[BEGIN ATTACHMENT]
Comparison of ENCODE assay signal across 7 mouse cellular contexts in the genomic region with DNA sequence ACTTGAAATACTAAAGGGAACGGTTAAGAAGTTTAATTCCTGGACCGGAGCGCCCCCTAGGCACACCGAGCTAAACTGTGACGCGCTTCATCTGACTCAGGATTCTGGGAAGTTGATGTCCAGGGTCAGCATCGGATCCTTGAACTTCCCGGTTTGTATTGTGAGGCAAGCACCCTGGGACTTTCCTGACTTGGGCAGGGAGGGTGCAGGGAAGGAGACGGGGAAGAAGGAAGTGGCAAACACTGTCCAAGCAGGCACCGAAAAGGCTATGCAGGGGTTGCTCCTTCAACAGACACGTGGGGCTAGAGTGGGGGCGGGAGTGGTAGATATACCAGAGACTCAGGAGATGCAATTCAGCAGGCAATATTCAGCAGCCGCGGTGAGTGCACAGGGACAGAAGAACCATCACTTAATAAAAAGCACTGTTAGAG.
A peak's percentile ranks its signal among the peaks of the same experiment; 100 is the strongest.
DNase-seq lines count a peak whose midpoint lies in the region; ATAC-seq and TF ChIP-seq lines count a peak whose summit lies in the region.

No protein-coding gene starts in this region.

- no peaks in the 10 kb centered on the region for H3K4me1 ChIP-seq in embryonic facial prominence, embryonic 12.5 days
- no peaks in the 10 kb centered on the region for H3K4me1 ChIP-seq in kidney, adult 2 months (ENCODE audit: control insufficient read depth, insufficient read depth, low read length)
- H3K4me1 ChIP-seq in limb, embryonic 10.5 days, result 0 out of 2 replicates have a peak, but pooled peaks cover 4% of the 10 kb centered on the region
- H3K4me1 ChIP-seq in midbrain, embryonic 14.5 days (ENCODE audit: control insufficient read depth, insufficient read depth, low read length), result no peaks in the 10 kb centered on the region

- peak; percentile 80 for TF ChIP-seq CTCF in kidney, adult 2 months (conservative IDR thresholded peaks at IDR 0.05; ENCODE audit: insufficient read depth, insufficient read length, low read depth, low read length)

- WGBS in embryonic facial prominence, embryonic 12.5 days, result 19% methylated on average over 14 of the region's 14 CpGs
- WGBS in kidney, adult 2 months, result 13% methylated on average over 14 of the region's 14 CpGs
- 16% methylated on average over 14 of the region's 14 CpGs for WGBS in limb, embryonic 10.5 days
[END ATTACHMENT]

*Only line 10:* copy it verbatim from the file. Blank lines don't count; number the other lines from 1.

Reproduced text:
- WGBS in embryonic facial prominence, embryonic 12.5 days, result 19% methylated on average over 14 of the region's 14 CpGs